Treynor-Black Model - Explained
What is the Treynor-Black Model?
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What is the Treynor Black Model?
A Treynor Black model seeks to optimize a portfolios Sharpe Ratio by combining an active investment with underpriced securities and a passively managed index fund.
How Does the Treynor Black Model Work?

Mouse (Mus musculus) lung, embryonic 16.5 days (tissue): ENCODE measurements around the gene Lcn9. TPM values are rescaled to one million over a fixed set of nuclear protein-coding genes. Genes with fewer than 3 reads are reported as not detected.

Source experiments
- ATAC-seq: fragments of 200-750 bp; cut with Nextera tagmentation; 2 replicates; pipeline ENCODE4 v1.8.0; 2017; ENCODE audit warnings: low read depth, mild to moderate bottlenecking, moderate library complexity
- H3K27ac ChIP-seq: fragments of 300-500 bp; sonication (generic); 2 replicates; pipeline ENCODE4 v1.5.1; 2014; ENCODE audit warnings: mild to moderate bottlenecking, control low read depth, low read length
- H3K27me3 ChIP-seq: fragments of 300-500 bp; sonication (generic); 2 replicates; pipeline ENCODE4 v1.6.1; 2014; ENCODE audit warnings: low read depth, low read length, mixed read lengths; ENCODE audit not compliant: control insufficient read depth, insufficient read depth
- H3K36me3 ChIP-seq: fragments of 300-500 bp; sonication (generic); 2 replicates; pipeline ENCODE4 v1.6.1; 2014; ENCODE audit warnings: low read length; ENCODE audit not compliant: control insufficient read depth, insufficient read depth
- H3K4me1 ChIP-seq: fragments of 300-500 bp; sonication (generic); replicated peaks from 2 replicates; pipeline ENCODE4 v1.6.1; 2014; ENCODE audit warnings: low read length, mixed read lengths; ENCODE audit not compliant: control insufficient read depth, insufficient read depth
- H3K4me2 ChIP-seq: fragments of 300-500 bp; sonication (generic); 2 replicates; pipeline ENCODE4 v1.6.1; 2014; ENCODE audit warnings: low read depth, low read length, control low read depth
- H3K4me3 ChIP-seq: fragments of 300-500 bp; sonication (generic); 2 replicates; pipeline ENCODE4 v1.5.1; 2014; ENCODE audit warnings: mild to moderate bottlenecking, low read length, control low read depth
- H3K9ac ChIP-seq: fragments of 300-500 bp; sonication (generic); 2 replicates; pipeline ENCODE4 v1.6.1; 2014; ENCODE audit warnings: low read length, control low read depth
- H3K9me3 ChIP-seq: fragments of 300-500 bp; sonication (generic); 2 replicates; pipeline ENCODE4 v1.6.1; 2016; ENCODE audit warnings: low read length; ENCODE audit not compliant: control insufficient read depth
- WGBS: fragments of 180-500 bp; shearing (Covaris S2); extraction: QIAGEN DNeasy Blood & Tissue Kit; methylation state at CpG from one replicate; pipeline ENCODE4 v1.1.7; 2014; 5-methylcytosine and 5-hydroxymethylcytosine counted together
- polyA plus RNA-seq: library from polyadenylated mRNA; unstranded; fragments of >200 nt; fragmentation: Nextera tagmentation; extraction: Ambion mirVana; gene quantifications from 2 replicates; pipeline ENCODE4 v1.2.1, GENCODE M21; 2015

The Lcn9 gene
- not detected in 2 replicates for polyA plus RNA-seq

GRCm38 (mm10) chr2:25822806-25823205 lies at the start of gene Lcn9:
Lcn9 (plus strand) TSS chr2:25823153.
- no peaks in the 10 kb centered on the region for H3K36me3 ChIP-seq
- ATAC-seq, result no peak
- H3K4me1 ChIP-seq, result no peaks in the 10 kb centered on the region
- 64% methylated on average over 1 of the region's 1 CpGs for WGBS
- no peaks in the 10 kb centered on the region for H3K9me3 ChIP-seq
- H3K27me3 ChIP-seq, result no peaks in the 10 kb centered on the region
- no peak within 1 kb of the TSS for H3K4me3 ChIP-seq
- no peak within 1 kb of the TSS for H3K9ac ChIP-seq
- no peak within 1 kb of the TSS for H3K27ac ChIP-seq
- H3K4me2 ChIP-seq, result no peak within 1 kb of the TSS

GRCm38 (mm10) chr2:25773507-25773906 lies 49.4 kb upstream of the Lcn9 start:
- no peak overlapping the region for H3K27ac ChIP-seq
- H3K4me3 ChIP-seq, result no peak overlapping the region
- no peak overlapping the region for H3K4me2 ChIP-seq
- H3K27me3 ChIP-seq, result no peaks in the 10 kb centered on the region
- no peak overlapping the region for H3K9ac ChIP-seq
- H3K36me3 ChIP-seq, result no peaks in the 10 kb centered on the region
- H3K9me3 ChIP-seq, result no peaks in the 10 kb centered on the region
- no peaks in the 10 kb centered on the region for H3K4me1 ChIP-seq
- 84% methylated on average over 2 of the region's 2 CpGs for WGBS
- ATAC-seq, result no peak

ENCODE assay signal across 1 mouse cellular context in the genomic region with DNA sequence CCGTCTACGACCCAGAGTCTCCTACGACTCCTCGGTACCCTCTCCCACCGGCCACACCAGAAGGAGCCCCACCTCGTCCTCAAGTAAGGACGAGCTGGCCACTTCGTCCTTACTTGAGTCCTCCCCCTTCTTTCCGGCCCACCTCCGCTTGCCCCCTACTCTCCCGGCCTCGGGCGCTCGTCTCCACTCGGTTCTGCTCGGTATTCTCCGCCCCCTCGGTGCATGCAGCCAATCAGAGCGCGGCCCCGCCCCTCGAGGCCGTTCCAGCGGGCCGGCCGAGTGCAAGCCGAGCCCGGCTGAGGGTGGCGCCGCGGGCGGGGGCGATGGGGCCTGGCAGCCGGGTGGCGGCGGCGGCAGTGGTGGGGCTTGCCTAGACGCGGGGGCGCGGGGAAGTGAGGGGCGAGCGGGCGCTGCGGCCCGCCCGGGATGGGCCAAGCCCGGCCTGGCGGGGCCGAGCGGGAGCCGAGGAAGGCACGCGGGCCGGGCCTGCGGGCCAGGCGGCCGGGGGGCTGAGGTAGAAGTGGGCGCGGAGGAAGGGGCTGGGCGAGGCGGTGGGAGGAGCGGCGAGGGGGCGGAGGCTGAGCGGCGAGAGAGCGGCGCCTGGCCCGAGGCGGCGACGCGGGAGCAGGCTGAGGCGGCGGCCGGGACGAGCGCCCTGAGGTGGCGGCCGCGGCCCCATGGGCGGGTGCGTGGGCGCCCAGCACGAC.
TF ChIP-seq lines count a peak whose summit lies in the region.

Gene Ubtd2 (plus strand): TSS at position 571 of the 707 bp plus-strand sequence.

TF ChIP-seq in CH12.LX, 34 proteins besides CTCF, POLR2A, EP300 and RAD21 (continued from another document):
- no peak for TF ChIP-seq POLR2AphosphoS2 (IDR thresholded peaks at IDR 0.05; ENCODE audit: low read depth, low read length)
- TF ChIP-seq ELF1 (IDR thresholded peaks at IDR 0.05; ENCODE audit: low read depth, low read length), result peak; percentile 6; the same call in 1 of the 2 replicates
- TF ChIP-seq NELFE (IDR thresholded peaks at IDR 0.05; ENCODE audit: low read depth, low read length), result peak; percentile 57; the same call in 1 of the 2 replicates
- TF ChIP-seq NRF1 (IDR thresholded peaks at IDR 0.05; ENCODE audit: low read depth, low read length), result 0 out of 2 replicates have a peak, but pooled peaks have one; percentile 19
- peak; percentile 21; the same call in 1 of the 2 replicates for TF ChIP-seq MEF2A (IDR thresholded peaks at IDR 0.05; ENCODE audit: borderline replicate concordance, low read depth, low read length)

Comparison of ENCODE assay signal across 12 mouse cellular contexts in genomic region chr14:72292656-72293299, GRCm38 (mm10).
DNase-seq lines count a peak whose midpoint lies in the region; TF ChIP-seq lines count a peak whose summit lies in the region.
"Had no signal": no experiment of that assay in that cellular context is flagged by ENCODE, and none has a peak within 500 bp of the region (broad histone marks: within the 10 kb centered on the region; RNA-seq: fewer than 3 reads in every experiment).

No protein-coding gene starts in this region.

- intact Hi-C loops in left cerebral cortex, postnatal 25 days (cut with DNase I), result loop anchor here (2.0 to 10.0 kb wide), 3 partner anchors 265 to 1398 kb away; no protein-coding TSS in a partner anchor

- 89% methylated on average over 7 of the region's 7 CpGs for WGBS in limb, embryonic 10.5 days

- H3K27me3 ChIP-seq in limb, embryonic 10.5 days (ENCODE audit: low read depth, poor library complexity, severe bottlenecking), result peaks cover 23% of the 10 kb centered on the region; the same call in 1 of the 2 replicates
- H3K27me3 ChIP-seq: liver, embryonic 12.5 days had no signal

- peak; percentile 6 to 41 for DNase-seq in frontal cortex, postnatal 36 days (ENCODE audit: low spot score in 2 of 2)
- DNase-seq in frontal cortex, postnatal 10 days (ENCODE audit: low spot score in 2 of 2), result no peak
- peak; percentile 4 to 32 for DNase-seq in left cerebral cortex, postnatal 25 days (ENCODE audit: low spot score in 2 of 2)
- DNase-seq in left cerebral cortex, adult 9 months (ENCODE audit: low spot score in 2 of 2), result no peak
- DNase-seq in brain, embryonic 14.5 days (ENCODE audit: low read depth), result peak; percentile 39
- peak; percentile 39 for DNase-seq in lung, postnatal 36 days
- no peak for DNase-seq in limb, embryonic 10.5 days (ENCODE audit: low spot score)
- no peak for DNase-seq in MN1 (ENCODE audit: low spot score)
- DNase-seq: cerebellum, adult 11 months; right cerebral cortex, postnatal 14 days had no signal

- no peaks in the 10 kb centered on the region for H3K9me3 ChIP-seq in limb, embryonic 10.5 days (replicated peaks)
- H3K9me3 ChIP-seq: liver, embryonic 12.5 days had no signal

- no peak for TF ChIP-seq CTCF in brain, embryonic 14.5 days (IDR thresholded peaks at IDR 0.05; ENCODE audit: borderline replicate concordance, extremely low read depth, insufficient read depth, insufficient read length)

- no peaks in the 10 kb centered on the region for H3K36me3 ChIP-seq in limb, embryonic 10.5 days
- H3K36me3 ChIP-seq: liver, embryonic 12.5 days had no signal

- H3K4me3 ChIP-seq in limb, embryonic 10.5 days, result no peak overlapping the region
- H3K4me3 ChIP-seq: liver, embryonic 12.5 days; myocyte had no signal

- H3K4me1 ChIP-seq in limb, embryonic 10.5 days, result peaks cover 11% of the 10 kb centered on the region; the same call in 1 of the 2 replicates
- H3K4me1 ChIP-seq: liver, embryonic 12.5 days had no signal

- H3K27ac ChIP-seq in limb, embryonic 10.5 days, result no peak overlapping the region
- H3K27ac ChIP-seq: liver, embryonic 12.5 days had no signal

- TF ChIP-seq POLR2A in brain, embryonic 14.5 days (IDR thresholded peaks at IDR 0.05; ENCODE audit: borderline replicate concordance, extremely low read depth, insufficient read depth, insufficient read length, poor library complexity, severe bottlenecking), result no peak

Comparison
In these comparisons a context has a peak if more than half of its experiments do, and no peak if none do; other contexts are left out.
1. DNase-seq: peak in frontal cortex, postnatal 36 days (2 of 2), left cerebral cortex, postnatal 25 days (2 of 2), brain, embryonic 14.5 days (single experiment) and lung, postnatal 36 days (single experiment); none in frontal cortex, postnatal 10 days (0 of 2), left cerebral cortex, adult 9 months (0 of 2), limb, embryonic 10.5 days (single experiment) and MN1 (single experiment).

Published in 1973 by Jack Treynor and Fisher Black, this model implies that a market is highly efficient, but not perfect. It also analyses the possibility of investors making excess profits from underpriced securities or stocks. Passive market portfolios contain securities according to their market value, and a general assumption is that expected returns can only be estimated by macroenomic forecasting (an attempt to predict the future of an economy by combining important and generally accepted indicators). Each security is measured according to the ratio its excess returns per benchmark index to its unsystematic risk (risk specific to the investment alone) in an active portfolio. This ratio is known as the Treynor-Black or appraisal ratio, and it measures the value of which an investment adds to a portfolio. In this model, a security which has high excess returns will be given more value, while those with low unsystematic risk will be given low values. The Treynor-Black model is less popular among investors due to the difficulty of picking stocks as required by the model, and restriction on short selling (an investor borrows a stock, sells it to a buyer, and then buy it back at a lower price and return it to the lender) prevent the opportunity for excess returns.